Should Execution Be Televised?

Oklahoma City bomber Timothy McVeigh is set to be executed on May 16 and lots of people argue that it should be televised — even some who don't support capital punishment.

The calls come from journalists seeking open access to the execution of the man convicted of the worst act of terrorism on U.S. soil, from death penalty proponents and victims' rights activists who say McVeigh's death will bring closure to the grieving, and from abolitionists who believe that when Americans actually witness an execution it will galvanize them against the death penalty.

But the groups are also divided, with many saying public viewing of the execution would not be a good thing. Their reasons vary as widely as their views on capital punishment.

McVeigh himself has said he wants his execution broadcast, which has fueled arguments by those who believe it should not be televised. McVeigh lawyer Rob Nigh Jr. says his client wants to hold the government up to as much scrutiny as possible, but a Bureau of Prisons spokesman said broadcasting the execution has not been considered and will not happen.

Attorney General John Ashcroft ruled last month that 10 relatives of victims of the Oklahoma City bombing would be allowed to view McVeigh's execution firsthand, while another 250 would be given the chance to see it on closed circuit television. But he said there would be no wider public viewing.

Deep Divisions

Anti-death penalty activist Sister Helen Prejean called for the event to be aired, saying that is the best way to put an end to executions.

But some opponents of the death penalty, such as Amaju Baraka of Amnesty International, say their opposition to capital punishment does not allow them to condone even one execution — even if public viewing of the event would galvanize opposition.

Supporters of capital punishment are equally divided, between those who maintain that widespread viewing of executions would increase the effectiveness of the death penalty as a deterrent to crime and help heal the emotional wounds of the family of a killer's victims, and those who feel the public is already exposed to too much fictional death in movies and television without being offered the real thing.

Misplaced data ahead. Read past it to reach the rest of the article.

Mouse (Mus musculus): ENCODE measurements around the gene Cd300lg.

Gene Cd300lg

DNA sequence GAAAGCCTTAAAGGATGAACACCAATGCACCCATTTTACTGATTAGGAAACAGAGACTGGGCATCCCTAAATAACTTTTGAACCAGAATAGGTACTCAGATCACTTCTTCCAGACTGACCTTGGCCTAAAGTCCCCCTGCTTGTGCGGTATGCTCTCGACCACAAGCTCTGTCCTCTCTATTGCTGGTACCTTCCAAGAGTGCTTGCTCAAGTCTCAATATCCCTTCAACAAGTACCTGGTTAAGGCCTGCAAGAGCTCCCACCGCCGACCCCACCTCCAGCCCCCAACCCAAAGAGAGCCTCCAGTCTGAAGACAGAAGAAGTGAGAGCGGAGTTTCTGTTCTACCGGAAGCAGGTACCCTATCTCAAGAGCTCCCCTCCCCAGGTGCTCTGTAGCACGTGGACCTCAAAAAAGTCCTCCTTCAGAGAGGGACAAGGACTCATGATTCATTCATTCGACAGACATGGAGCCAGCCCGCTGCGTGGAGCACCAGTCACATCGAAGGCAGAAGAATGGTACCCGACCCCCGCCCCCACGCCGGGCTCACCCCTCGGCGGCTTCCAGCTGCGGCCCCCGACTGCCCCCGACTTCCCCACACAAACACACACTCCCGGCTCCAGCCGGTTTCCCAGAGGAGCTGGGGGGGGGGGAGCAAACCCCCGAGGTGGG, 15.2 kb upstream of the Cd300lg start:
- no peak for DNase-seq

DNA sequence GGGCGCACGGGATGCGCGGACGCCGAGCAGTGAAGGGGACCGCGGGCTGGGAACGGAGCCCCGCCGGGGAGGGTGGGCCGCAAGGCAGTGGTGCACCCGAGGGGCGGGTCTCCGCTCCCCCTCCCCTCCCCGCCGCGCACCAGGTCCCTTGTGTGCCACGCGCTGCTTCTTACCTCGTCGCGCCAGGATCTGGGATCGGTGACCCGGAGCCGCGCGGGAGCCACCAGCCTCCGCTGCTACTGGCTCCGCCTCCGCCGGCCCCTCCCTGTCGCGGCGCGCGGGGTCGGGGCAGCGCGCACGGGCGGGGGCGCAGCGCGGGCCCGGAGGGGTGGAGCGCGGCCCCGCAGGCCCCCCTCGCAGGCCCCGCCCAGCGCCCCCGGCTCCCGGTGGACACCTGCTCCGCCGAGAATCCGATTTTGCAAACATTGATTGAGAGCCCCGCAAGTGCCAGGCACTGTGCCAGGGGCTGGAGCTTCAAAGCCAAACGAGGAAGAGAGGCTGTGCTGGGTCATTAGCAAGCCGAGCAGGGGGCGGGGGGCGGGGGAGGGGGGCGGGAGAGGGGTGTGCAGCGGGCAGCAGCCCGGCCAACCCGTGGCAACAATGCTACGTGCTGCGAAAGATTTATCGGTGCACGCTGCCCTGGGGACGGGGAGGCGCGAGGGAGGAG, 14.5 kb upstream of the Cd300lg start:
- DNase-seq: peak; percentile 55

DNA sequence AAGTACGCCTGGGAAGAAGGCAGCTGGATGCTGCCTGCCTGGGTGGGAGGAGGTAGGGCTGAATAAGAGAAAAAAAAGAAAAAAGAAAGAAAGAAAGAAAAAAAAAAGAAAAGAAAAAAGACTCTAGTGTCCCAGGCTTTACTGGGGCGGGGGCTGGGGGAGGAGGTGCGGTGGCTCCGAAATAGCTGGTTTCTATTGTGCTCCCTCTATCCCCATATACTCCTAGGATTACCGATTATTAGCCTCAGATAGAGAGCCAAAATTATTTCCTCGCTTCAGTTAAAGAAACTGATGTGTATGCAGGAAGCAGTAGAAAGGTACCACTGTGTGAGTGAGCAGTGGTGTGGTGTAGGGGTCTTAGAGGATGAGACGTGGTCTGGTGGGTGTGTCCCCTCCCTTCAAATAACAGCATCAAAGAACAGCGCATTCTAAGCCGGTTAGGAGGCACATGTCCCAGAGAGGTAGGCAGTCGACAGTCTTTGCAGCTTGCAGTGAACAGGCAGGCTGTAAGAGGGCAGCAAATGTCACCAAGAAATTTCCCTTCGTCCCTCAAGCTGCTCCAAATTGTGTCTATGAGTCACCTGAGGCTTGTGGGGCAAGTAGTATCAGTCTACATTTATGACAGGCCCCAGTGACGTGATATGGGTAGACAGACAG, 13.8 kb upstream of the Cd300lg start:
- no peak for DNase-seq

Executions in the United States have been held behind closed doors since the 1930s, with only a small number of witnesses allowed. Members of the media allowed to attend have been denied the right to record the event in any way — tape recorders, video cameras and even pens, pencils and notebooks are not allowed.

Opponents of the death penalty, and even some scholars who say they are at least academically neutral on the matter, say there is a contradiction in the policy. And with recent polls finding that the American public is increasingly ambivalent about the death penalty, some activists feel it is time people got a firsthand look.

"Execution is so much a judgment, an action by the community. It's a statement by the community that this is what they want," Richard Dietzer, the executive director of the Death Penalty Information Center, told The Columbus Dispatch in regard to a request by Ohio Statehouse reporters to be granted access to the execution of Wilford Berry Jr. in 1999.

"It used to be very public, and now it's done behind prison walls. The more people know about the death penalty, the better they're going to be able to judge it. The whole process is carried out in the people's name, and they should know if those acting in their name are doing it carefully and humanely."

Does Seeing Death Aid Healing?

Paul Leighton, an assistant professor of sociology, anthropology and criminology at Eastern Michigan University who has written extensively about the death penalty and the question of whether executions should be public, said he believes people have the right to see them, but questioned how much of the interest is prurient.

"I think there are a lot of people who are conflicted about the death penalty and would like to see it to settle their feelings, but I can't be too optimistic about people's motivations for wanting to see it," said Leighton, the editor with Jeffrey Reiman of Criminal Justice Ethics.

Prejean, who became famous after her book Dead Man Walking was made into a movie starring Sean Penn and Susan Sarandon, believes that if people saw criminals being put to death, opposition to executions would grow.

"If the public could see what it means, the consequences to take a human being who's alive and take him or her into a room and kill them, I think we'd end the death penalty sooner," she said this week in an interview on ABCNEWS's Good Morning America.

She rejects assertions that executions are good for the families of a killer's victims.

"I don't believe that," she said. "I've watched victims' families going through this, watching the person die, waiting for them to die, being promised it was going to give them closure and coming out and the empty chair is there at the dining room table. It hasn't done anything to restore the life of their loved one."